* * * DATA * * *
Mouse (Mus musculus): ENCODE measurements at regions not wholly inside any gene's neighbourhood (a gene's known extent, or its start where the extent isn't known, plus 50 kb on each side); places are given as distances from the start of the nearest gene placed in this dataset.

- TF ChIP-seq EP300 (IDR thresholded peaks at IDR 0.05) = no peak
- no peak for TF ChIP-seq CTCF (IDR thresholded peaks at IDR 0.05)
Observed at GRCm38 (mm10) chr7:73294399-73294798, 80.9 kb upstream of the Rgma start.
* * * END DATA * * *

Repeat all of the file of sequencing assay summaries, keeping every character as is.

Mouse (Mus musculus): ENCODE measurements at regions not wholly inside any gene's neighbourhood (a gene's known extent, or its start where the extent isn't known, plus 50 kb on each side); places are given as distances from the start of the nearest gene placed in this dataset.

- TF ChIP-seq EP300 (IDR thresholded peaks at IDR 0.05) = no peak
- no peak for TF ChIP-seq CTCF (IDR thresholded peaks at IDR 0.05)
Observed at GRCm38 (mm10) chr7:73294399-73294798, 80.9 kb upstream of the Rgma start.